Views:174 Author:Site Editor Publish Time: 2020-11-03 Origin:Site
Generally, the power system operates under balanced conditions, all devices carry normal load current, and the bus voltage is also within the specified limits. If the system fails, the line fault indicator will work. If the electrical fault current exceeds the interruption rating of the protection device, the consequences can be catastrophic. It may pose a serious threat to human life, and may cause personal injury and extensive equipment damage.
1). Convert the system to a reference value: Convert the system to a unit system based on the same reference value.
2). Failure type: Determine the type of failure to be analyzed, such as the short circuit to ground, the short to voltage, the electrical outlet short circuit, etc.
3). Construct a sequence network: The system converted from step 1 draws a sequence network for each positive and negative sequence and zero sequence network.
4). Make a fault sequence network diagram: Take a fault-free sequence network, and modify and interconnect according to the types of electrical shorts to generate a fault sequence network diagram.
5). Manual calculation: Manually calculate the sequence current and voltage in the case of a fault.
6). Convert per-unit value to three-phase current and voltage: Convert the per unit value we calculated in step 5 into three-phase current and voltage that can be actually used and intuitively understood.
7) Calculation of faults on the low-voltage side of the transformer: Calculate the faults that occur on the low-voltage side of the transformer.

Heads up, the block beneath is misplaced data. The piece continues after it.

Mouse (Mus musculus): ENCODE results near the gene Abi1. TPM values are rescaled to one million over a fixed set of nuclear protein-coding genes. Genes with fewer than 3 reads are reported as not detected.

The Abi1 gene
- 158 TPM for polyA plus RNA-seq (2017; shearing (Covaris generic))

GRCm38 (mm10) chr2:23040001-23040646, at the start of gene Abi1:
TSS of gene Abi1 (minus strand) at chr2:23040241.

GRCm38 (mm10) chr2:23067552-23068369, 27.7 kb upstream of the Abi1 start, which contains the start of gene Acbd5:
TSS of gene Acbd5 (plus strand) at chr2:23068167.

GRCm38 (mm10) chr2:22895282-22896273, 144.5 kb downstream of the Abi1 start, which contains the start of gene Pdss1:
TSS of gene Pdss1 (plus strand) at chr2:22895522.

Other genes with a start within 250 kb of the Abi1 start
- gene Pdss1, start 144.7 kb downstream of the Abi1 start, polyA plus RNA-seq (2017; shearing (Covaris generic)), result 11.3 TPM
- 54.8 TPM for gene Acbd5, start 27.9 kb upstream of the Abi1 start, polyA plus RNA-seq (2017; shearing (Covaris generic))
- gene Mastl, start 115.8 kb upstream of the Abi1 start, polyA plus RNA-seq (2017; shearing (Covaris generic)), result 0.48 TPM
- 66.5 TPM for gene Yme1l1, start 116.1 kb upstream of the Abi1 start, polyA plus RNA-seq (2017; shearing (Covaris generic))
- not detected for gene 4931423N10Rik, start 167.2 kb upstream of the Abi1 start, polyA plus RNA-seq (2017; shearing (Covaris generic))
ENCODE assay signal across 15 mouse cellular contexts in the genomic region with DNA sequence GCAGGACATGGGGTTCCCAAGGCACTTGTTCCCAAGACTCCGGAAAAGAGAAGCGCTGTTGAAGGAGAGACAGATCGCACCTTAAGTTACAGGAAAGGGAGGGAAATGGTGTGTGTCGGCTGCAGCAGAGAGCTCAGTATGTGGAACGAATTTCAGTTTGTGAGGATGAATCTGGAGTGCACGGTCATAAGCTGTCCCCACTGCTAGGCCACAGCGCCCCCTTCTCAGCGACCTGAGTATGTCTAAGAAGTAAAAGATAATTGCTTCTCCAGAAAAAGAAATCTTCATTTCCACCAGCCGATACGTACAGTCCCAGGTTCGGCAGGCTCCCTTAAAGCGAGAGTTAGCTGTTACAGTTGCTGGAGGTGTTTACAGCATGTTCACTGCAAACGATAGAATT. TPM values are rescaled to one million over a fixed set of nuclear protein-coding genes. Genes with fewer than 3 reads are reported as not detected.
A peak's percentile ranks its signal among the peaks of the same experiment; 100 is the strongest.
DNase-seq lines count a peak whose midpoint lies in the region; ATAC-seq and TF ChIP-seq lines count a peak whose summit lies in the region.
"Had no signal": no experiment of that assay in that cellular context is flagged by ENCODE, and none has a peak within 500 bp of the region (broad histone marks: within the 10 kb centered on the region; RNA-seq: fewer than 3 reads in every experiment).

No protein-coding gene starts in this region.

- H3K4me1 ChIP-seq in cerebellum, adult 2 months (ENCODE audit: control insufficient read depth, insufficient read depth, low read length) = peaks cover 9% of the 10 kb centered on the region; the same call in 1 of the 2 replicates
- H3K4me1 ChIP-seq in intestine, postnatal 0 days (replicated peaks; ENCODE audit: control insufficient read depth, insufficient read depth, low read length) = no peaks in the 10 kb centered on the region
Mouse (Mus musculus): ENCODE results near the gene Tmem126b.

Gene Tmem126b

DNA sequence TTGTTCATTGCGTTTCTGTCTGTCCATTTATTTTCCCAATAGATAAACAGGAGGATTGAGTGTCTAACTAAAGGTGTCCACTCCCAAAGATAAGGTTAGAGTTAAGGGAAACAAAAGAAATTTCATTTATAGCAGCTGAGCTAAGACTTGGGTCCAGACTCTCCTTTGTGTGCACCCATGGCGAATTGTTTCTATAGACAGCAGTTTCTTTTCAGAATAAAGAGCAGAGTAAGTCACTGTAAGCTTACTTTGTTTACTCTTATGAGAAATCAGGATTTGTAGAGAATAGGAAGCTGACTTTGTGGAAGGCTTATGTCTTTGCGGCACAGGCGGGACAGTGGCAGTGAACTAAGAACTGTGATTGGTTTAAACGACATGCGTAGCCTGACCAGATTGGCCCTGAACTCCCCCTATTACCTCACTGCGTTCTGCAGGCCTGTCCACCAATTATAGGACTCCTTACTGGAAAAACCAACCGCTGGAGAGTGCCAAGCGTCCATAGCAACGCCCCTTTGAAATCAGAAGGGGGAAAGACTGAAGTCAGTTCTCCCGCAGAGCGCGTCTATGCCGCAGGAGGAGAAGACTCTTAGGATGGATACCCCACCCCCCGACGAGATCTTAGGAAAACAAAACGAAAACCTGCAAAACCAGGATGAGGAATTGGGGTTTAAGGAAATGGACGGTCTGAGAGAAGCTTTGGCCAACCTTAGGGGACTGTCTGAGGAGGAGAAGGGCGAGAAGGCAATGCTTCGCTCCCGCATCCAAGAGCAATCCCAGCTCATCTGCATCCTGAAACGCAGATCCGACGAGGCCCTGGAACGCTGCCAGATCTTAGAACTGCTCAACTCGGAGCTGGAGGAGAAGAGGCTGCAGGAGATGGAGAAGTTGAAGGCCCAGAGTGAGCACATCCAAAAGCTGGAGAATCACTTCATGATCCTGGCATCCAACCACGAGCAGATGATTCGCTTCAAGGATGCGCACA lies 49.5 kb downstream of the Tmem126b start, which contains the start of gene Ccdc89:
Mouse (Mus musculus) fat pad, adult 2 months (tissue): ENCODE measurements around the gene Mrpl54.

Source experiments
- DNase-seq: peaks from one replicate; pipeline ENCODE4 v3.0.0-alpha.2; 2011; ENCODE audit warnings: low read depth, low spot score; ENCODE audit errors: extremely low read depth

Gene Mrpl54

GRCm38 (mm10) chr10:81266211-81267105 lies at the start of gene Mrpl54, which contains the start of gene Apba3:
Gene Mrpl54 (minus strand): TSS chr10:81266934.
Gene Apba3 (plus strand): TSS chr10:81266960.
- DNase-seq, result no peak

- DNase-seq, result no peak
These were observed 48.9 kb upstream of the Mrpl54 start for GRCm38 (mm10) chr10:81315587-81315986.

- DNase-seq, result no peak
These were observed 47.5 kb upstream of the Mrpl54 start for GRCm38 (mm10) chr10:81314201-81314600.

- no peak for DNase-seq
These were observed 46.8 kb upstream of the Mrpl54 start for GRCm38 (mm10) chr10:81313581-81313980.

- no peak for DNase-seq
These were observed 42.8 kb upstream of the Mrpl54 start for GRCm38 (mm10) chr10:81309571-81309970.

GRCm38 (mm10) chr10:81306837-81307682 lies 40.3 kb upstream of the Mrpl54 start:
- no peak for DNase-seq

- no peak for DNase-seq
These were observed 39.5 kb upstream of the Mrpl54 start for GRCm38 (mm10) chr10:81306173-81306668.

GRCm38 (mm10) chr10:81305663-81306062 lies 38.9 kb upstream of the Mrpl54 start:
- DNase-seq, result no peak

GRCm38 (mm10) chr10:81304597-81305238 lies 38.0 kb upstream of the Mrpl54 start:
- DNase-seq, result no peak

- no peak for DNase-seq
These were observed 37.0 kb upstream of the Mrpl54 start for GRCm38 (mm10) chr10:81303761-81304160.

1). Weather conditions
Weather factors that usually cause overhead power distribution system failures include lightning strikes, snow on transmission lines, heavy rain, high-speed winds, earthquakes, salt pollution on overhead lines and conductors, floods and fires near electrical equipment, etc. Environmental conditions can cause the short circuit and earth fault, interrupt power and damage electrical equipment.
2). Equipment failure
Electrical equipment such as machines, motors, generators, transformers, cables, reactors, and switchgear can cause electrical failures including short circuit and overloading. These failures may be caused by malfunctions, aging and degradation, insulation failures of cables and windings, and failures caused by high switching. These faults can cause a large current to flow through the device or equipment, thereby further damaging it.
3). Human error
Electrical failures are also caused by human error, such as selecting incorrect equipment or equipment level, forgetting metal or conductive components once coupling or maintenance is performed, and switching circuits under maintenance below its level. The classic example is where maintenance personnel inadvertently isolate. After the maintenance work is completed, the instrument is connected through a safety ground clamp. When the device is re-energized to resume use, a ground short circuit fault occurs.
4). Fire smoke
The fire smoke under the overhead electric line is composed of fine particles, causing sparks between the lines or between the conductors of the insulator. This arc will cause the insulator to lose its insulation due to high voltage. Hot air in a flame has a much lower insulation strength than air at close to temperature.
At Chaobo, our goal is to interrupt the fault current as soon as possible by achieving good coordination between protection equipment and precise trip settings to minimize interference to upstream equipment.